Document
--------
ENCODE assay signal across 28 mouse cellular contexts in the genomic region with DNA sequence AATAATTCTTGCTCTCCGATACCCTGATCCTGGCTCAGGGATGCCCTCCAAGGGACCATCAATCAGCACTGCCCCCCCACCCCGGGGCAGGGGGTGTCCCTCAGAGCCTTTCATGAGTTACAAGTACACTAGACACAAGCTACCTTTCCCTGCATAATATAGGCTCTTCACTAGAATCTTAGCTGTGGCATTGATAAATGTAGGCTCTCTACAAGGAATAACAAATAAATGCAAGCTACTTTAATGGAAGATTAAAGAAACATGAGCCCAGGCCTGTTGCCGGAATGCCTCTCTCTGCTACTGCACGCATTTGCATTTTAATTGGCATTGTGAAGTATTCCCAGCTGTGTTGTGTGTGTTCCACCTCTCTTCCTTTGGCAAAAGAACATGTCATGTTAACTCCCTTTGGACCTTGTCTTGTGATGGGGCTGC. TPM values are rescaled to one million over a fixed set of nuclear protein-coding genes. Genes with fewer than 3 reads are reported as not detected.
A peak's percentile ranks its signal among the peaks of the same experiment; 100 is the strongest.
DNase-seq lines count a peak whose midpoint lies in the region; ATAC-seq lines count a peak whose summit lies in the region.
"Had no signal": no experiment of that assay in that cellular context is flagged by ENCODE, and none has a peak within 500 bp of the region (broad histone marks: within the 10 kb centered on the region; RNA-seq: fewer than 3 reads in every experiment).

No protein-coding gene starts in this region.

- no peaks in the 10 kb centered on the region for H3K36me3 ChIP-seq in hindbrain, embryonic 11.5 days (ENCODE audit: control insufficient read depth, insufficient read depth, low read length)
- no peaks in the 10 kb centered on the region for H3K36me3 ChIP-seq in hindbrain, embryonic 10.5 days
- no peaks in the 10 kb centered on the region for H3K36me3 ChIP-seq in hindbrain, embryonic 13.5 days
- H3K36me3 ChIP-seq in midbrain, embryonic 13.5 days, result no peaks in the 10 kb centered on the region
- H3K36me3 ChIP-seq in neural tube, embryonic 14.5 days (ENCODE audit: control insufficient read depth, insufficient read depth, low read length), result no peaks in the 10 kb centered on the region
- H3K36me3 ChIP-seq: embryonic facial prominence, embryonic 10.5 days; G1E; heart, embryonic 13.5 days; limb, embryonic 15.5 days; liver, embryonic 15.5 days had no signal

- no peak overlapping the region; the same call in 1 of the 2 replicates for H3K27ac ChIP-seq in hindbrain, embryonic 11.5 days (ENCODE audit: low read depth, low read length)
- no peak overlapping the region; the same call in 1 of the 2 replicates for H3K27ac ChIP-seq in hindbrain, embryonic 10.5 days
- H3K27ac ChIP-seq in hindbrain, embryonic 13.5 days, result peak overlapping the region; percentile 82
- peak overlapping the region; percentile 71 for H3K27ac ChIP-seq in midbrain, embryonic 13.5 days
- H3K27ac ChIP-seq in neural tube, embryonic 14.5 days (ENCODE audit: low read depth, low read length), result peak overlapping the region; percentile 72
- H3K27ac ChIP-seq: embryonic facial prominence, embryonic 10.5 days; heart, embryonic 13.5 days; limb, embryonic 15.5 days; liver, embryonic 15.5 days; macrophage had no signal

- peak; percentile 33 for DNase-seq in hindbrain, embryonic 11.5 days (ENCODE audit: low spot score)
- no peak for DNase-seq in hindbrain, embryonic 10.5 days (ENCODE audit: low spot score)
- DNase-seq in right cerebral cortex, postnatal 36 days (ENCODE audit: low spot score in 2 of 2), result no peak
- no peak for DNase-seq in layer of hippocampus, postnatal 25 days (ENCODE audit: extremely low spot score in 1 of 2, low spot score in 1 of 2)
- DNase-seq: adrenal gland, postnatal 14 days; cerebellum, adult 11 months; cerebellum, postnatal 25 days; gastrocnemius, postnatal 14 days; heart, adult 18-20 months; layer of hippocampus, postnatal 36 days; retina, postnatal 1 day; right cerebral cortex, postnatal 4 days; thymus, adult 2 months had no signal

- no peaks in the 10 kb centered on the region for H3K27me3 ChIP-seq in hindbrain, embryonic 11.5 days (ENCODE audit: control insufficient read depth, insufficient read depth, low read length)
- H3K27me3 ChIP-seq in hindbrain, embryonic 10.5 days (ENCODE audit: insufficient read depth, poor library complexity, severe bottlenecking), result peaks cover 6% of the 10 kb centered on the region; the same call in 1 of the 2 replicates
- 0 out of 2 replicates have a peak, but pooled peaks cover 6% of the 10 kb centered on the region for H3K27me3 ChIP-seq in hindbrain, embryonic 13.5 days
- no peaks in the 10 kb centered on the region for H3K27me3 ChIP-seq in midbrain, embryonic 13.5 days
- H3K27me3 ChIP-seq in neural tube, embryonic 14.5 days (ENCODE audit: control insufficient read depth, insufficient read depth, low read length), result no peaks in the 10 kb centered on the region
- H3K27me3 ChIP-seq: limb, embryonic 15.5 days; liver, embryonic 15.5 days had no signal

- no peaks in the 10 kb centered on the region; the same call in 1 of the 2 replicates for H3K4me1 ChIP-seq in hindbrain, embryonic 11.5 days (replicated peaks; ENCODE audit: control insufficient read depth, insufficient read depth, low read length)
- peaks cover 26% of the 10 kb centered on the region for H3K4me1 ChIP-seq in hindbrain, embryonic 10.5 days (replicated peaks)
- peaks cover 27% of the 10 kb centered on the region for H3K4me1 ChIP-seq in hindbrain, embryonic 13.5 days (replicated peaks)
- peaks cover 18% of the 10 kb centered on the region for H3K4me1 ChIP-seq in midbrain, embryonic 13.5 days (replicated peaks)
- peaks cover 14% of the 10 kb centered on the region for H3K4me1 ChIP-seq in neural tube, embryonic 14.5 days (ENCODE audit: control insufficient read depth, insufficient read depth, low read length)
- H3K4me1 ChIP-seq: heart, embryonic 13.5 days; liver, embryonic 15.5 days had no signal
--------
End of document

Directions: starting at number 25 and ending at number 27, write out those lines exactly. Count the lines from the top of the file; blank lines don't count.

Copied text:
- 0 out of 2 replicates have a peak, but pooled peaks cover 6% of the 10 kb centered on the region for H3K27me3 ChIP-seq in hindbrain, embryonic 13.5 days
- no peaks in the 10 kb centered on the region for H3K27me3 ChIP-seq in midbrain, embryonic 13.5 days
- H3K27me3 ChIP-seq in neural tube, embryonic 14.5 days (ENCODE audit: control insufficient read depth, insufficient read depth, low read length), result no peaks in the 10 kb centered on the region